Murder at Queen’s Landing (Wrexford & Sloane, #4)

Murder at Queen's LandingMurder at Queen's Landing
by Andrea Penrose
Rating: ★★★½
isbn: 9781496722843
Series: Wrexford & Sloane #4
Publication Date: September 21, 2020
Pages: 362
Genre: Fiction, Historical, Mystery
Publisher: Kensington

The murder of a shipping clerk…the strange disappearance of trusted friends…rumors of corruption within the powerful East India Company…all add up to a thrillingly dark mystery…

When Lady Cordelia, a brilliant mathematician, and her brother, Lord Woodbridge, disappear from London, rumors swirl concerning fraudulent bank loans and a secret consortium engaged in an illicit—and highly profitable—trading scheme that threatens the entire British economy. The incriminating evidence mounts, but for Charlotte and Wrexford, it’s a question of loyalty and friendship. And so they begin a new investigation to clear the siblings’ names, uncover their whereabouts, and unravel the truth behind the whispers.

As they delve into the murky world of banking and international arbitrage, Charlotte and Wrexford also struggle to navigate their increasingly complex feelings for each other. But the clock is ticking—a cunning mastermind has emerged . . . along with some unexpected allies—and Charlotte and Wrexford must race to prevent disasters both economic and personal as they are forced into a dangerous match of wits in an attempt to beat the enemy at his own game.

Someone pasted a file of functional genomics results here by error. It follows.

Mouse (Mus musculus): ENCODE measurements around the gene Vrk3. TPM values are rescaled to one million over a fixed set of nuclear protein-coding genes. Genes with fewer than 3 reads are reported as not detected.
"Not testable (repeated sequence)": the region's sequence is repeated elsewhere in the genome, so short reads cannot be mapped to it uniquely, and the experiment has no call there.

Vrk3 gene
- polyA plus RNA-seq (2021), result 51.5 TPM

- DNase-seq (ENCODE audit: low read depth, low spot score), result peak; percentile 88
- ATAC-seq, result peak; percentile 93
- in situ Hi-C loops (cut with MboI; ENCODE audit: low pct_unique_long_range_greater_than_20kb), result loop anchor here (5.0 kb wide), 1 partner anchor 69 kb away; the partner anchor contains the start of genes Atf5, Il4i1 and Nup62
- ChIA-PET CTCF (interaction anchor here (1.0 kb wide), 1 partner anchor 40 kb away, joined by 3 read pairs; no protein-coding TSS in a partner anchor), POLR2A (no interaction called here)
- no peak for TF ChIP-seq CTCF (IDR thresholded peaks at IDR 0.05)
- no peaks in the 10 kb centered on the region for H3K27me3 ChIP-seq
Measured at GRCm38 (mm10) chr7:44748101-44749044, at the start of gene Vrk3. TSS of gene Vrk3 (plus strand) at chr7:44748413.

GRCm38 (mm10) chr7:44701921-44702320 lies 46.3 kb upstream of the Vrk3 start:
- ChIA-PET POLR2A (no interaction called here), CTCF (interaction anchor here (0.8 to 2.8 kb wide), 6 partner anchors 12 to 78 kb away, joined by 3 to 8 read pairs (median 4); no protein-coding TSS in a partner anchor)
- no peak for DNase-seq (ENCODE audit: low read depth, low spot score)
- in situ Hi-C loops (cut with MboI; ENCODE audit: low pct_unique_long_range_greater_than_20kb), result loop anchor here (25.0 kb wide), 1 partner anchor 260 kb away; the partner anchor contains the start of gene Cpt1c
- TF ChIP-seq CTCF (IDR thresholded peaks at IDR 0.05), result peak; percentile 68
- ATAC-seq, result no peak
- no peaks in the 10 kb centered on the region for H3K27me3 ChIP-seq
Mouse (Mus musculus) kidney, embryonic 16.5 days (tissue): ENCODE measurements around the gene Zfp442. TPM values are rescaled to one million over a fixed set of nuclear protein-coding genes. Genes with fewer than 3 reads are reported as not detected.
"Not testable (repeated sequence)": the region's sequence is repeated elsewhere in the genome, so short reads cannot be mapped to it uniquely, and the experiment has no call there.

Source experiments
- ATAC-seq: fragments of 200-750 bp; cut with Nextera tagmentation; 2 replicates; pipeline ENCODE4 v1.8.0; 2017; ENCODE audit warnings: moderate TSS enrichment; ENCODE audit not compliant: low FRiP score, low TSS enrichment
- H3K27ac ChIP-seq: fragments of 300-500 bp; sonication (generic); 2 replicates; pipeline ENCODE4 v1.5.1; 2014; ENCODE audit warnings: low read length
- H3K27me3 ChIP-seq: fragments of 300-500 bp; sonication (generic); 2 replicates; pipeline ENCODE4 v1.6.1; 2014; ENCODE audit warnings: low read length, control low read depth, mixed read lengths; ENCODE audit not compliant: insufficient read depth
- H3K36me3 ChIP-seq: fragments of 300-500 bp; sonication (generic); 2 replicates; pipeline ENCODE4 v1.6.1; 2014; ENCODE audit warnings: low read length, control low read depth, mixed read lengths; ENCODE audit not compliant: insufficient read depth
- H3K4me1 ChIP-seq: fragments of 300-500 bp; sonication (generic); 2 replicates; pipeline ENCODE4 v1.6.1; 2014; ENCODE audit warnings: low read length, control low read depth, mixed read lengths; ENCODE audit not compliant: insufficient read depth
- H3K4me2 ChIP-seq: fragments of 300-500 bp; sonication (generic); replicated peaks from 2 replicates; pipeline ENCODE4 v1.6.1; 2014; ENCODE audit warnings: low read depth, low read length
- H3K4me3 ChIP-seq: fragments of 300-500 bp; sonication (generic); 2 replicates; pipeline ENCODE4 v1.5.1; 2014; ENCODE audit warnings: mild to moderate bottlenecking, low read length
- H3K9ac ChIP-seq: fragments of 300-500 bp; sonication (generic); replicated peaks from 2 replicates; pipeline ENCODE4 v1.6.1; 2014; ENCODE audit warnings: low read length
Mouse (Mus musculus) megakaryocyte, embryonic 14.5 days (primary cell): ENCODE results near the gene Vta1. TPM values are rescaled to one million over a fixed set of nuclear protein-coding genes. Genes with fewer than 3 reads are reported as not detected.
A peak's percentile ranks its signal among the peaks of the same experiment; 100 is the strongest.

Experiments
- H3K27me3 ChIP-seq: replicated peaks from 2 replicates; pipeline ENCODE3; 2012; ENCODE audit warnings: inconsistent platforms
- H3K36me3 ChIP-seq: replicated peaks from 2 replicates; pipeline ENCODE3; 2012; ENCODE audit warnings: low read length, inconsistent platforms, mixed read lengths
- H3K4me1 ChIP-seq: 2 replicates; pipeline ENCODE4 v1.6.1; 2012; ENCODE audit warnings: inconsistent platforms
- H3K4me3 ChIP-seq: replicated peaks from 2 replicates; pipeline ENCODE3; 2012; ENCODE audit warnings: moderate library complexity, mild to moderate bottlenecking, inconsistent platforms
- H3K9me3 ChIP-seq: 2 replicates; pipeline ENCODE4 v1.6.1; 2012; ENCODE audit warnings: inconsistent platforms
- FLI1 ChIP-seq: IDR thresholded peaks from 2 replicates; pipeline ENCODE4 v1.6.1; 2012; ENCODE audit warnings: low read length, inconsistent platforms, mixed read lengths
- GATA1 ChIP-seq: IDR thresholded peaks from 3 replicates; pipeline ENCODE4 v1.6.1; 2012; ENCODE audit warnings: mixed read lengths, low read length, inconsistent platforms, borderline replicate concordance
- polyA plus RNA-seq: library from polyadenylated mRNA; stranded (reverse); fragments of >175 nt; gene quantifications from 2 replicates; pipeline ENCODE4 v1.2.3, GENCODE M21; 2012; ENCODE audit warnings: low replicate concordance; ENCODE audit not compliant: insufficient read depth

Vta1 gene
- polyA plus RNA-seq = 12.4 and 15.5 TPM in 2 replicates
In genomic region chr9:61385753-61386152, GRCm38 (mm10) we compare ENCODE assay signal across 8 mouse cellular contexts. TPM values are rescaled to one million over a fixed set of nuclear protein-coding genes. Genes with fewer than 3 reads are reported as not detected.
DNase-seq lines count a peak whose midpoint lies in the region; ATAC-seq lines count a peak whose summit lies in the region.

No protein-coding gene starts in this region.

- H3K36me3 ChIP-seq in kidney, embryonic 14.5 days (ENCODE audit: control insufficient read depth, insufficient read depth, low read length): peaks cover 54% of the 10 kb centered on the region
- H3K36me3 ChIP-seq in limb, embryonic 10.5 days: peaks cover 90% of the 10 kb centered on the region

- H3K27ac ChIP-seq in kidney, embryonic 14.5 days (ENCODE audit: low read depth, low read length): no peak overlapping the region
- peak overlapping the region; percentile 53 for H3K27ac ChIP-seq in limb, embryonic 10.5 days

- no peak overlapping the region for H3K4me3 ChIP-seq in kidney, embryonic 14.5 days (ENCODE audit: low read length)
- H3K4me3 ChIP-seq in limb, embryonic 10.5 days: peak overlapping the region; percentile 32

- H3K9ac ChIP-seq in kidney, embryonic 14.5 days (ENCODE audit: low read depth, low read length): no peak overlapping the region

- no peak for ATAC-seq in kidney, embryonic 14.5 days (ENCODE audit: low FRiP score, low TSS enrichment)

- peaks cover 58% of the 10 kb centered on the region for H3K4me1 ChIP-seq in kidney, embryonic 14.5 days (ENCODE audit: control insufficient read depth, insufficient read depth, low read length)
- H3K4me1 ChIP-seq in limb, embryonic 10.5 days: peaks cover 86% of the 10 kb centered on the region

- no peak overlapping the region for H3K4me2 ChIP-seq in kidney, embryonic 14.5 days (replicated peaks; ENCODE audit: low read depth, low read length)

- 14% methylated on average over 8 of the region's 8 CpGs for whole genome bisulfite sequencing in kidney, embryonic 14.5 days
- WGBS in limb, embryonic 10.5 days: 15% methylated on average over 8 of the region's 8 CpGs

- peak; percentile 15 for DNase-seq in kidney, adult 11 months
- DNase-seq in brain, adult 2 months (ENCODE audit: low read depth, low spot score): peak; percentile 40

I’ve really enjoyed the first three books in this series, and though I enjoyed this one too it was a bit heavy on the sentimentality.

Penrose crafts her plots around fictionalised versions of real historic events, and this time around it’s mathematical machines and financial shenanigans that may or may not involve the East India Company.  Her historical knowledge always adds an extra depth to the story, and a well plotted mystery makes it even better.

Charlotte has built quite a scooby gang around her and Wexford, and the characters are fully fleshed and they’re easy to care about and cheer for.  But the dynamic between Wexford and Charlotte has become increasingly sentimental to the point of down right syrupy.  The sentiments are lovely, but just a little too much for my tastes.  I was also getting aggravated at the overuse of the word ‘dastards’.

I’m still a fan, but I’m hoping the next book will regain a little of the edge the first couple had.

Leave a Reply

This site uses Akismet to reduce spam. Learn how your comment data is processed.

%d bloggers like this: